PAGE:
However, medical billing codes do not provide the flexibility providers may need to treat high-cost, complex patients. Alternative payment models may be a more effective method for evaluating payments for new services and testing models that do provide that flexibility.
Medicare alternative payment models for primary care
Since the Affordable Care Act, CMS created several alternative payment demonstrations targeting primary care. The demonstrations tend to grant providers flexibility through end-of-year bonuses, supplemental monthly payments, or a combination of both reimbursement structures.
The first primary care alternative payment model was the Independence at Home (IAH) demonstration, which reimbursed primary care providers for making home visits to frail Medicare beneficiaries. Providers billed Medicare under the PFS, but they could earn shared savings payments if the practice reduced total costs of care while meeting quality standards.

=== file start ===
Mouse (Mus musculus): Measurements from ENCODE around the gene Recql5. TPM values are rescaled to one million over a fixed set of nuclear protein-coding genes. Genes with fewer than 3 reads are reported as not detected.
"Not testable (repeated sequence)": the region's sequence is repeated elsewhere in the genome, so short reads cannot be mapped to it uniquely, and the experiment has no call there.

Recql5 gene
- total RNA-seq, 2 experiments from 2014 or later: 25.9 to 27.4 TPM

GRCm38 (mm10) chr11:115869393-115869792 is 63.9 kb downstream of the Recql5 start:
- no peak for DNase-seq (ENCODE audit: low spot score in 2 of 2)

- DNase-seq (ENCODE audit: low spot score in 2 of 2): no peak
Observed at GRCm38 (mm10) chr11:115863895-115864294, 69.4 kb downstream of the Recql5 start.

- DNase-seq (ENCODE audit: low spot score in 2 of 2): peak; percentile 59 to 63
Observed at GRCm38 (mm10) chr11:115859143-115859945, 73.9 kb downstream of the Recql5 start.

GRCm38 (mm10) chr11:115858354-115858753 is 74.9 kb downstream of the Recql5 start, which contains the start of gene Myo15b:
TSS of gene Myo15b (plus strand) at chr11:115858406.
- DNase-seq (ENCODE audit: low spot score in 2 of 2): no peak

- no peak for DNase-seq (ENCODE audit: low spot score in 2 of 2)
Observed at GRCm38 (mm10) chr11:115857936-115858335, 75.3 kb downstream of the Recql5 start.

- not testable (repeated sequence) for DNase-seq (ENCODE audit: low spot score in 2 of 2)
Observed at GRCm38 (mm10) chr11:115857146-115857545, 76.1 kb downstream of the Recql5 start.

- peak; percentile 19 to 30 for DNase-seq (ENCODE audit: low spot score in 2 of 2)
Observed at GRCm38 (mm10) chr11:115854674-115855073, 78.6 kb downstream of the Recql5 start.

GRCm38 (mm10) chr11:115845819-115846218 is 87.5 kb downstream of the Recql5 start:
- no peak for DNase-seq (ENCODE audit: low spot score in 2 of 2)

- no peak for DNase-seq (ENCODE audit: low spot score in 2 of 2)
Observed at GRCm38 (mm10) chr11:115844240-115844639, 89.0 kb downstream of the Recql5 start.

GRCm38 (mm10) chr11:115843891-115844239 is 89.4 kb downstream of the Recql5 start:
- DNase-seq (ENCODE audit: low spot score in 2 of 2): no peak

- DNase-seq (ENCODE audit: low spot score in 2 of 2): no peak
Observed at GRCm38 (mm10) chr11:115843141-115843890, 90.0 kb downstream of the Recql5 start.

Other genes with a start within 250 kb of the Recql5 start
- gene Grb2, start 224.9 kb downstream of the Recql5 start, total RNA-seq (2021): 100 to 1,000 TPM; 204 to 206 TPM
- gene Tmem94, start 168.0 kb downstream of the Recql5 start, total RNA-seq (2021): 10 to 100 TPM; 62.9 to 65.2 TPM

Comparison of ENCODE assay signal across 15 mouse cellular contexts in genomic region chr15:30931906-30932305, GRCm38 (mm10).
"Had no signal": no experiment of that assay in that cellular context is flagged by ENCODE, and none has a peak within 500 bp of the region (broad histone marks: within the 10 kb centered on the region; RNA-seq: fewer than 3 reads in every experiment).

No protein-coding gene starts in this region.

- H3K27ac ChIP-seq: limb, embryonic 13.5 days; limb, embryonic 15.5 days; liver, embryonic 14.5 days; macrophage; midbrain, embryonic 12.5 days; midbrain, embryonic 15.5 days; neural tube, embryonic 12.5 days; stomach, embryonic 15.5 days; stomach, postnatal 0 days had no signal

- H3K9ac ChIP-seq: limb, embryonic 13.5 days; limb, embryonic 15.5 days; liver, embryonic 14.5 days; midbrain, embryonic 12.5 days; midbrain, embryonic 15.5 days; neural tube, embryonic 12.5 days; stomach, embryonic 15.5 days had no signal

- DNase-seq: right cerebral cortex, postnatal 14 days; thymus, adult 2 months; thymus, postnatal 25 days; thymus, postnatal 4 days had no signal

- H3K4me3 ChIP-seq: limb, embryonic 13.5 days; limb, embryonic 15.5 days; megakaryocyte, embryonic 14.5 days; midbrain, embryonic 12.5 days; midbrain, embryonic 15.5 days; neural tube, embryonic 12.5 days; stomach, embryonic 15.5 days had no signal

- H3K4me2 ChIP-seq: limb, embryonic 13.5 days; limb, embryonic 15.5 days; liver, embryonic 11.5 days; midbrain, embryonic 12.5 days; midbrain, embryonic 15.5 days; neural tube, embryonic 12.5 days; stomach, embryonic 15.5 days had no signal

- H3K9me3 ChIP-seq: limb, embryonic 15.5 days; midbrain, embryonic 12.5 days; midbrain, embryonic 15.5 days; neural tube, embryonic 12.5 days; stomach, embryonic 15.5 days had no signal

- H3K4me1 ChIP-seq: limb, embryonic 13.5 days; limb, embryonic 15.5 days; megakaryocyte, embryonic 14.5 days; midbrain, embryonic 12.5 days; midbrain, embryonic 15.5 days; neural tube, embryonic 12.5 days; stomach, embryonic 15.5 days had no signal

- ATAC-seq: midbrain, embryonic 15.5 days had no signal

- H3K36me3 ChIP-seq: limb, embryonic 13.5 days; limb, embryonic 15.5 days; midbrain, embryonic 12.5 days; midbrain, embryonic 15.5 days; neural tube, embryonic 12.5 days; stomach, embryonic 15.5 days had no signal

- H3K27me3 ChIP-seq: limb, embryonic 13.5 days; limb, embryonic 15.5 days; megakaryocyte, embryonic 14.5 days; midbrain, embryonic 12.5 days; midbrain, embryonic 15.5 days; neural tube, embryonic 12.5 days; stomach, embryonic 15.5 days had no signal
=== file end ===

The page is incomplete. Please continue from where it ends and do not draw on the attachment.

Researchers noted that the key difference between the IAH demonstration and new chronic care management codes is that the demonstration only reimburses providers for treating a specific population of Medicare beneficiaries. The beneficiaries had to have at least two chronic conditions, need help with at least two functional dependencies, and a non-elective hospital admission and acute or sub-acute rehabilitation service in a year prior to enrollment in the demonstration.
The IAH demonstration significantly reduced costs, generating $13.3 million in net savings the first year and $2.7 million the second year.